Now, another activist investor is trying to shake up a company, this time, Third Point`s Dan Loeb is taking aim at Sotheby`s. Loeb is raising his stake in the auctioneer and calling for the resignation of the company CEO on concerns about direction and vision. Loeb is now Sotheby`s largest shareholder. Shares rose fractionally to close at $50 and change.

And BlackBerry, higher today on the report that Cerberus Capital may be interested in the troubled smartphone maker. Now, according to “The Wall Street Journal”, the private equity firm is looking into signing a confidentiality agreement that would give access to BlackBerry`s financial information. The company already has an offer for $9 a share from Fairfax Financial. The report follows disclosure that BlackBerry`s losses are deeper than first reported.

As for the stock today, it rose half of a percent to just under $8 a share.

GRIFFETH: Coming up, how the big changes coming to the health care system may affect care, one of the nation`s top hospital CEOs tells us what he is doing to prepare for that.

But, first, how commodities, treasuries, and currencies performed in today`s trade.


GRIFFETH: Heavy volume, lots of delays on the inaugural day of federal and state health care insurance exchanges, part of the Affordable Care Act. reports that it received 4.7 million unique visitors just yesterday alone. Some Americans visiting those online marketplaces or at least trying to, many encountered technical glitches that kept shoppers from finding out more information and comparing available plans. After several million visitors to New York state`s portal, the site had to be taken down for nine hours overnight in order to boost capacity.

GHARIB: Meanwhile, the renowned Cleveland Clinic says it has not yet been impacted by the new healthcare law.

Joining us now to talk more about how he is preparing for the Affordable Care Act, we`re happy to have with us, Dr. Toby Cosgrove. He`s president and CEO of the Cleveland Clinic.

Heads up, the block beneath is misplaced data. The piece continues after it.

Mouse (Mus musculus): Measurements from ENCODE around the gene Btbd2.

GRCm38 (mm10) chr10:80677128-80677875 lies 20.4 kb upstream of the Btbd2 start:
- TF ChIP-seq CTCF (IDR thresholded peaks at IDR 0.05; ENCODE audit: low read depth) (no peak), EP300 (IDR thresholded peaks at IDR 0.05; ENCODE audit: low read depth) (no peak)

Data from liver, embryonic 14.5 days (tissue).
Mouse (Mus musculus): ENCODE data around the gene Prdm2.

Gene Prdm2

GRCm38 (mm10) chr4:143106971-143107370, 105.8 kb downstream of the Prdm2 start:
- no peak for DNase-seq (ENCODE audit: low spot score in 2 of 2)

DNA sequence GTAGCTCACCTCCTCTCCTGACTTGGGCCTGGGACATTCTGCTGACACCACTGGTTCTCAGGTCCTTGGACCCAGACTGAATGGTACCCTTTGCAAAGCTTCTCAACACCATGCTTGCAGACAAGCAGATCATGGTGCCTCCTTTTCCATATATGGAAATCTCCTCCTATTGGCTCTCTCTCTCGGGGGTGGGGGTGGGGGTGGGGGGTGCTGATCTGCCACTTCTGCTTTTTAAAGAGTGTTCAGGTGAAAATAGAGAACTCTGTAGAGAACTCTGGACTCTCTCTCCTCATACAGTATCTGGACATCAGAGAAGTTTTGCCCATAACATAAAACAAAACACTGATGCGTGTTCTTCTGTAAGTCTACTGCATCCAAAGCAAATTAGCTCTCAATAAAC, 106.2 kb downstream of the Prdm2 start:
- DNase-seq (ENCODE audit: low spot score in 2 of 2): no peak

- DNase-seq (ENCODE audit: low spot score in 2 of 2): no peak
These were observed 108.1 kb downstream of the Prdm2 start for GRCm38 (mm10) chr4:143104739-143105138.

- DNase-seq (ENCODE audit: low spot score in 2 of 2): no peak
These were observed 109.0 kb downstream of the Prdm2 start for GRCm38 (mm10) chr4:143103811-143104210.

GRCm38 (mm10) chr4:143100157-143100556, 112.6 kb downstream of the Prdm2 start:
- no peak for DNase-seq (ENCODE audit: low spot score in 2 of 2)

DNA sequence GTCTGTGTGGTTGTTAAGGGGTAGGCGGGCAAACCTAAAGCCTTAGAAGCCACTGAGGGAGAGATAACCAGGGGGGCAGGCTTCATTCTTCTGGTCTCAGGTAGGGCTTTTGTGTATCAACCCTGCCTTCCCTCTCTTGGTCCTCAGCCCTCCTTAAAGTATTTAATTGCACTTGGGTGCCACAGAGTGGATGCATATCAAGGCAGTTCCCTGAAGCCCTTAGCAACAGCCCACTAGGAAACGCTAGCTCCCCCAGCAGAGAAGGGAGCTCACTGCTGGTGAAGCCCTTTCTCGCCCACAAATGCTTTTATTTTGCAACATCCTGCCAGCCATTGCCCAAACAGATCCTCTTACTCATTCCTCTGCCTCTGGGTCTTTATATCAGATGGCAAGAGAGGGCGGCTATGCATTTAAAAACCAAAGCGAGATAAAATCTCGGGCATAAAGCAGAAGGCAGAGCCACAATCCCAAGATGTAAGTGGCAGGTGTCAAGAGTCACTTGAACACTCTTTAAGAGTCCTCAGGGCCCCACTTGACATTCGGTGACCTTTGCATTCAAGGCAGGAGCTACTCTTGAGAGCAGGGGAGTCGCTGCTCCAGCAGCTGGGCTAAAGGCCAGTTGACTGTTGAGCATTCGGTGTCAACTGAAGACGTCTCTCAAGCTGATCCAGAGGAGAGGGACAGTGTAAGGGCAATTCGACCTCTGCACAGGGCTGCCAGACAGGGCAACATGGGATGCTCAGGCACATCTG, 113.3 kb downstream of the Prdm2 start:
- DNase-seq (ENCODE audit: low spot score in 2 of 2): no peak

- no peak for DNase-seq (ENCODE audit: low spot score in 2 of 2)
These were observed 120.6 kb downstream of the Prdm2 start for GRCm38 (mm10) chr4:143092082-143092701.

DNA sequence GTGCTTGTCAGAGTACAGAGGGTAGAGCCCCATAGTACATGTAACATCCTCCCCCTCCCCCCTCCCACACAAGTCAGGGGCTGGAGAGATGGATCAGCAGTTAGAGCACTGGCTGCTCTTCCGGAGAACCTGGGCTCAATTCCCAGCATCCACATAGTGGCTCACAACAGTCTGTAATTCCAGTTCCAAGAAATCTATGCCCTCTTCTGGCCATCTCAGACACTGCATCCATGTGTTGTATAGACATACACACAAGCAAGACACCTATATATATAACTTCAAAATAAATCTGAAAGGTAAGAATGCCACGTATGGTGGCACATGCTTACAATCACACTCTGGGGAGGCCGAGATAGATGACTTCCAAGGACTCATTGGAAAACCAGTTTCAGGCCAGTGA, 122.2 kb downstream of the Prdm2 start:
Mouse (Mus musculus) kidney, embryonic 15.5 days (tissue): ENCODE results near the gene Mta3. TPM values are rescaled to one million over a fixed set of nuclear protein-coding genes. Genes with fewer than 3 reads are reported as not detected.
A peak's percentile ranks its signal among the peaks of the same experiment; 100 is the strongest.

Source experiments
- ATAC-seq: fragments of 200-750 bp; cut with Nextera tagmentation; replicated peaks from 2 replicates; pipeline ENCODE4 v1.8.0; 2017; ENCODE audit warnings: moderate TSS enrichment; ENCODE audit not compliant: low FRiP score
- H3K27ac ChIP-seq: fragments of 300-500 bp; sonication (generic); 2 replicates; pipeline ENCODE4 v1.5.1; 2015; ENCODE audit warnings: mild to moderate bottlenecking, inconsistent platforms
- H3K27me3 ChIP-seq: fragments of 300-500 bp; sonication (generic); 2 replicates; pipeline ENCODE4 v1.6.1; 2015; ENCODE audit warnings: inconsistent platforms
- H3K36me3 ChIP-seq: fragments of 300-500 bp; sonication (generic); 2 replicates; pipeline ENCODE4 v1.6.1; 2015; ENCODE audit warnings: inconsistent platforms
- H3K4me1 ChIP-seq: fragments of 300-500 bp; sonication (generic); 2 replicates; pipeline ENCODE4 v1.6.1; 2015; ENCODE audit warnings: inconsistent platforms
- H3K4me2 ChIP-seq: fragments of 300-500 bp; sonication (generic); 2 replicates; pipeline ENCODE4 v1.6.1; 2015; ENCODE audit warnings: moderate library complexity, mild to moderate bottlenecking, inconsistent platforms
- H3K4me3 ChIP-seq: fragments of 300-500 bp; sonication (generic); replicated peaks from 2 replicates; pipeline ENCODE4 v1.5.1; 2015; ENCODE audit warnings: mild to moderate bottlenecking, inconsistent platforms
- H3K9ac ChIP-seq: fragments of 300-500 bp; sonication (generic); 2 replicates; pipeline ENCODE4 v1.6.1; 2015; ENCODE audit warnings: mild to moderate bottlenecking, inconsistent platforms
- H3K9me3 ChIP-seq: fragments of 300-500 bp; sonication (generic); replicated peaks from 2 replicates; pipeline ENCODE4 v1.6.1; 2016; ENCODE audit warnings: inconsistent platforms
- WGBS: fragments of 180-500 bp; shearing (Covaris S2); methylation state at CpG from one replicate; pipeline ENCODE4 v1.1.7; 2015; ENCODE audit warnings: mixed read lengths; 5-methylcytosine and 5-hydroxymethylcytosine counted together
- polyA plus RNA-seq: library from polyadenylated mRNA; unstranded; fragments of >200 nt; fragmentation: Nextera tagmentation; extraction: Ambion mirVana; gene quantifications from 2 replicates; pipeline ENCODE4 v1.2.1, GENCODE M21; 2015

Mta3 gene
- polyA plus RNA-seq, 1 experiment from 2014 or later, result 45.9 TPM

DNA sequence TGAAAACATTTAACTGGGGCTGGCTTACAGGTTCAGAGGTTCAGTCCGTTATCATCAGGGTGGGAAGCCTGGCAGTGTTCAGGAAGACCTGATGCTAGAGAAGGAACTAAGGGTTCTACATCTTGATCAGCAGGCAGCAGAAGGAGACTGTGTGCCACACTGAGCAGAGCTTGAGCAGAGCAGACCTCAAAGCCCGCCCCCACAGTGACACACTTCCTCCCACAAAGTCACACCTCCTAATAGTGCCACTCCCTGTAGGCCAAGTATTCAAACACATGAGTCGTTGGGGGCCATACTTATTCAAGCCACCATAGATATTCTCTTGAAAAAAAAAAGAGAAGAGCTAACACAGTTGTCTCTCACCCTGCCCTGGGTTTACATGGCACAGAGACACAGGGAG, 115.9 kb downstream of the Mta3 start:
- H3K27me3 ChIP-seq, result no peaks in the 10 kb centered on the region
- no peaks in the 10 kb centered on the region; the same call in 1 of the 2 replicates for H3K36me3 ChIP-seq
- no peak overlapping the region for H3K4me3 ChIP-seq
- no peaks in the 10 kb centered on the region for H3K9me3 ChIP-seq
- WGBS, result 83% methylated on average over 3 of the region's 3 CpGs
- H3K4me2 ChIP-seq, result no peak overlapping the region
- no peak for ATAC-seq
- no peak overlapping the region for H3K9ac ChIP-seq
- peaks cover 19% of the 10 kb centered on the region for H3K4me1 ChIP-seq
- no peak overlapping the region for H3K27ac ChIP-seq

Toby, so nice to have you back on the program.

DR. TOBY COSGROVE, CLEVELAND CLINIC CEO: Nice to be with you, Susie.

GHARIB: So, more people re going to have access to our health care system. But the big worry is, what is it going to do to cost? And what does it do to cost for the Cleveland Clinic?

COSGROVE: Well, we know and have known this for several years we have to reduce the cost of health care, not just for the Cleveland Clinic but really across the country. We look at it really as a patriotic duty to take down the cost of healthcare because it`s beginning to jeopardize things like education that are important.

So, we have been working hard to reduce our cost, and we`ve done several things, for example, over the last couple years, we`ve taken $180 million out of our purchasing. We`ve consolidated services that made them higher quality and lower cost and more efficient. But all of that still means that we`re going to be paid less by our private insurers, we`re going to be paid less by Medicare for what we do, and we still don`t have Medicaid extension in the state of Ohio, and we`re concerned that we need to take our cost down still further.

So, we have — need to take out about $330 million out of cost for next year.

GRIFFETH: And you warned, Dr. Cosgrove, that might include layoffs at the Cleveland Clinic. I`m curious where one of the largest most respected hospitals in the country, when you cut $300 million out of the budget, where does that come from?

COSGROVE: Well, ultimately, we realize that 60 percent of our costs are related to salaries and benefits, and we`re probably going to need to reduce our force ultimately, and we`re looking at early retirement. We`re offering that to about 3,000 people across our organization, and we`ll have to wait and see how that does to reducing our total cost of personnel.